If Americans don't fall in love with soccer after this, well, maybe they never will.
Yes, the epic quarterfinal win by the U.S. women over Brazil featured nearly everything their countrymen hate about the "beautiful game."
They faced off against a team with better individual skills, plus an imagination and intuition about how to play that develops only over decades. They were handcuffed by lousy calls - with no chance of appeal - then mocked by dives and fake injuries cynically designed to steal their momentum and the little time that remained on the clock.
To top it off, after hard work and a last-gasp equalizer erased all that, their fortunes still hinged on those notoriously fickle penalty kicks.
But oh, oh, oh, that ending.
Oh so just, if not exactly swift.
"I really don't know what to say," veteran Abby Wambach began seconds after the U.S. won the penalty-kick contest 5-3.
But it didn't take her long to come up with something.
"That is a perfect example of what this country is about, what the history of this team has always been," Wambach added. "We never give up."
If only this once, even the haters back in the States should be able to appreciate why the rest of the world believes there's no greater drama in sports than watching a team trying to validate its national character in a World Cup. And for a nation wearied by a fluttering economy and political paralysis, it could hardly come at a better time.
So perhaps we shouldn't be surprised that U.S. coach Pia Sundhage, a Swede, summed it up as eloquently as anyone else.
"It's something about the American attitude, and finding a way to win," she said, slowly shaking her head. "Unbelievable."
As fate would have it, the win Sunday came a dozen years to the day of the previously most famous moment in U.S. soccer history, men or women, when Brandi Chastain put her penalty kick past China's Gao Hong to win the 1999 Women's World Cup and then stripped down to her sports bra. But that moment really said more about a paradigm shift in the culture of all sports in America than it did about the culture of soccer here.
Empowered by Title IX, the women on that team had grown up as girls determined to claim their share of the ball fields and resources that were always available to boys. And with opportunities and support for female athletes advancing faster here than anywhere else, plus a talented and photogenic superstar in Mia Hamm, the U.S. women were the class of the field when international play began in earnest in 1991.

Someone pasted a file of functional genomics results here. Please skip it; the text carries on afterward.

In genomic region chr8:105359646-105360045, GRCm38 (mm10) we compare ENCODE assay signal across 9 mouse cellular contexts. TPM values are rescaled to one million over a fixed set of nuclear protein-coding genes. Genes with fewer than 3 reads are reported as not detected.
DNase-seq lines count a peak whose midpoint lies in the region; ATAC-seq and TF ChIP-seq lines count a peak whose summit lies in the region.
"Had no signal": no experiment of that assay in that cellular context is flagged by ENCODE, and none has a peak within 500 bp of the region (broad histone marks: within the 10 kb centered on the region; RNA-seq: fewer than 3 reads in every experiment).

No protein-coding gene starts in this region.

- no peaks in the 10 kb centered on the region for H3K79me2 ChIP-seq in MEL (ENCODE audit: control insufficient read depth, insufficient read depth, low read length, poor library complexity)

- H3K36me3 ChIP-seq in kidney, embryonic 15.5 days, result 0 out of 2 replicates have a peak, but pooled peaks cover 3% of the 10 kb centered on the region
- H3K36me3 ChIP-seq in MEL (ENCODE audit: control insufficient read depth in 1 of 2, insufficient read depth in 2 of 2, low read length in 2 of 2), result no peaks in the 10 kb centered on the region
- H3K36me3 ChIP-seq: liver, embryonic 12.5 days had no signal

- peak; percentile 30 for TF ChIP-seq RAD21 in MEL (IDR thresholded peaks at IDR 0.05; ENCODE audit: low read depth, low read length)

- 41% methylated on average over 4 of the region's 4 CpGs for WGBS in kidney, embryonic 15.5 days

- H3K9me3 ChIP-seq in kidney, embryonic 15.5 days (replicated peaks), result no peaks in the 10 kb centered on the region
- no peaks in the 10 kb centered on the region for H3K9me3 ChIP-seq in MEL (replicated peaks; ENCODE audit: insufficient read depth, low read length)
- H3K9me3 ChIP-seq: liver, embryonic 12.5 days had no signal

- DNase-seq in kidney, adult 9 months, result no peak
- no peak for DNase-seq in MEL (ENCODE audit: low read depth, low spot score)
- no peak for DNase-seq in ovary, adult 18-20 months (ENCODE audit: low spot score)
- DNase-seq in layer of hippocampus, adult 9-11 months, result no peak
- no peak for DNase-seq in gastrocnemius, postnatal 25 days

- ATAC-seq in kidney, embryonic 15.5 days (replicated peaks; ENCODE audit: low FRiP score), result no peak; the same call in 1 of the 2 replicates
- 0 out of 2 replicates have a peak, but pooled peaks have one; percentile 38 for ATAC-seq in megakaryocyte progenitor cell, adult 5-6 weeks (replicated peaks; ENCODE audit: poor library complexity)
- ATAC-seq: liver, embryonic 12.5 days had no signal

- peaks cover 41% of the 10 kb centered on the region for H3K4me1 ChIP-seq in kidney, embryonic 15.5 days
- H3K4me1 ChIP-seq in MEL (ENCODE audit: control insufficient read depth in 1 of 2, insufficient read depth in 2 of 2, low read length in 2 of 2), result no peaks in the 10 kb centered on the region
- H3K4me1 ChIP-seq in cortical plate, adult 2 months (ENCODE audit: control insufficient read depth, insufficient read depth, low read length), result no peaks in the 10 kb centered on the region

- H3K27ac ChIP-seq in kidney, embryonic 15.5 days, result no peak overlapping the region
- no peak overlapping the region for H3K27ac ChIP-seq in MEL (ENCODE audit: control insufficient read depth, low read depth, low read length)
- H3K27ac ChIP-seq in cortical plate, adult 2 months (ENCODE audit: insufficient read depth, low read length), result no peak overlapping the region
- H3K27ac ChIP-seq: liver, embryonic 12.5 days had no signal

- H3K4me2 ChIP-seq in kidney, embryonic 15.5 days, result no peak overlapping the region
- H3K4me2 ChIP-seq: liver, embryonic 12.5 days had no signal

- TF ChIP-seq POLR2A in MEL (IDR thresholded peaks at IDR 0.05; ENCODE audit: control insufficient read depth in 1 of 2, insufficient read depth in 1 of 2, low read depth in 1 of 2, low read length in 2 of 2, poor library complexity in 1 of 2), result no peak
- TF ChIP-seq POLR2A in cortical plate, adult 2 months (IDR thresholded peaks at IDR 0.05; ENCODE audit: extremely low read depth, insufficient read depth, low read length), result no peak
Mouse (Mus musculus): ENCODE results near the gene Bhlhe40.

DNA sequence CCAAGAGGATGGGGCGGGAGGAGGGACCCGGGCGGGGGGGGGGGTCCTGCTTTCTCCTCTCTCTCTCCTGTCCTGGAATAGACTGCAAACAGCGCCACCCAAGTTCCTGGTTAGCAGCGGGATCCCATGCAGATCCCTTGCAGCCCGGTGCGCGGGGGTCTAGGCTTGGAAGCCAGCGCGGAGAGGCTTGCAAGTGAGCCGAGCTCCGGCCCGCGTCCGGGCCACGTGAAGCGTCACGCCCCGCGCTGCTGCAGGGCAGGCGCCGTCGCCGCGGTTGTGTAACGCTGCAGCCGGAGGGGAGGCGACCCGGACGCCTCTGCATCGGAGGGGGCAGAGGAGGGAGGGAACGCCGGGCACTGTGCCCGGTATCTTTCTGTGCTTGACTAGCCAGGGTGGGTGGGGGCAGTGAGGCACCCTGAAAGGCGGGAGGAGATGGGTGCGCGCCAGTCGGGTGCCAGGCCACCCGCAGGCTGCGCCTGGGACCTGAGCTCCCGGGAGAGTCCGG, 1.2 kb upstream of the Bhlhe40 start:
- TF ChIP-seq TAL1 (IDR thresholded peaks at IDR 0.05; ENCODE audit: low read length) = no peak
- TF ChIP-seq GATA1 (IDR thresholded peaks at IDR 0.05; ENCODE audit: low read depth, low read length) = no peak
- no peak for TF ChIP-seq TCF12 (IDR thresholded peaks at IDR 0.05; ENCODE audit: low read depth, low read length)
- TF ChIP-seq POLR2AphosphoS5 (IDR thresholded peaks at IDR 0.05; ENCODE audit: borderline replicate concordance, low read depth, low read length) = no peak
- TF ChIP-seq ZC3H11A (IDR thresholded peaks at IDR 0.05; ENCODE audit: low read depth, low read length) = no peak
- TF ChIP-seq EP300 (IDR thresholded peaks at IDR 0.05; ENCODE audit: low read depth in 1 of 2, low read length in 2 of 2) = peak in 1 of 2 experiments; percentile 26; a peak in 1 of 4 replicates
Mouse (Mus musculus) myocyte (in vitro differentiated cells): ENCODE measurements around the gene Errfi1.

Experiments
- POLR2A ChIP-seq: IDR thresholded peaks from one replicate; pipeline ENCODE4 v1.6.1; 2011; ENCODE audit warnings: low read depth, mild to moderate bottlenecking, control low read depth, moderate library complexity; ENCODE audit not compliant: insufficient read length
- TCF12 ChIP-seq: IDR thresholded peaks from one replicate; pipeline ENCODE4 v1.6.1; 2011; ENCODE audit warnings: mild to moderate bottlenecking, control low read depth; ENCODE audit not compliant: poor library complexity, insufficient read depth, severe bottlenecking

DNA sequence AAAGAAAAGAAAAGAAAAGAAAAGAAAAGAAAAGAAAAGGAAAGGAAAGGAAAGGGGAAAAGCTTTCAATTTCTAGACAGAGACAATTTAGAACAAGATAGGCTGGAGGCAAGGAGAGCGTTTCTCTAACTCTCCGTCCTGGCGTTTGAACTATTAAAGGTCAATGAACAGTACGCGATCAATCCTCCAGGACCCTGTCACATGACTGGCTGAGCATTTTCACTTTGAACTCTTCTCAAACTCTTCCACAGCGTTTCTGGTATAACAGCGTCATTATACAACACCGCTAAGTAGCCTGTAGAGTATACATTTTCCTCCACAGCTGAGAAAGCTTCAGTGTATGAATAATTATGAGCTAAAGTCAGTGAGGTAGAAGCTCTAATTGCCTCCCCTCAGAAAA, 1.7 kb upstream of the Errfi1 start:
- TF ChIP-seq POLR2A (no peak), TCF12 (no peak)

They've managed to keep their place near the top of the game, coming into this cup ranked No. 1. But the small advantages they enjoyed over a handful of rivals are gone, and the even larger ones they held over the rest of the world are drying up fast. The simple truth is that even the best U.S. players, women and men, still don't know how to play what we stubbornly insist on calling soccer and what everyone else has called football for more than 150 years.
What you won't see in the highlights from Sunday's game was how much more talented just about every Brazilian was than her American counterpart, or how they instinctively moved without the ball to create space and string together short, intricate passes to play their way out of tight spots or create chances close to the goal.
Here, the world game is still an afterthought. It hasn't made a deep enough dent in the sporting psyche to rank alongside football, basketball and baseball, let alone be deemed enough a priority to develop an institutional memory. The U.S. women, at least, have benefited from having access to the best athletes a rich nation of almost 300 million can produce, something that's never been true for the men's team.
Even so, whatever breakthroughs U.S. soccer teams achieved over the last few decades have been almost entirely the result of a supreme effort by a dedicated corps of players who refused to be daunted by the odds. So it was one more time Sunday, by a women's squad that was forced to play short-handed for all but a few minutes of the final hour and never gave up.
"It was a hard way to win, a hard way to lose," Wambach said finally.
"You want the better team to always win and I think the better team did win. But sometimes," she added. "it doesn't always go that way."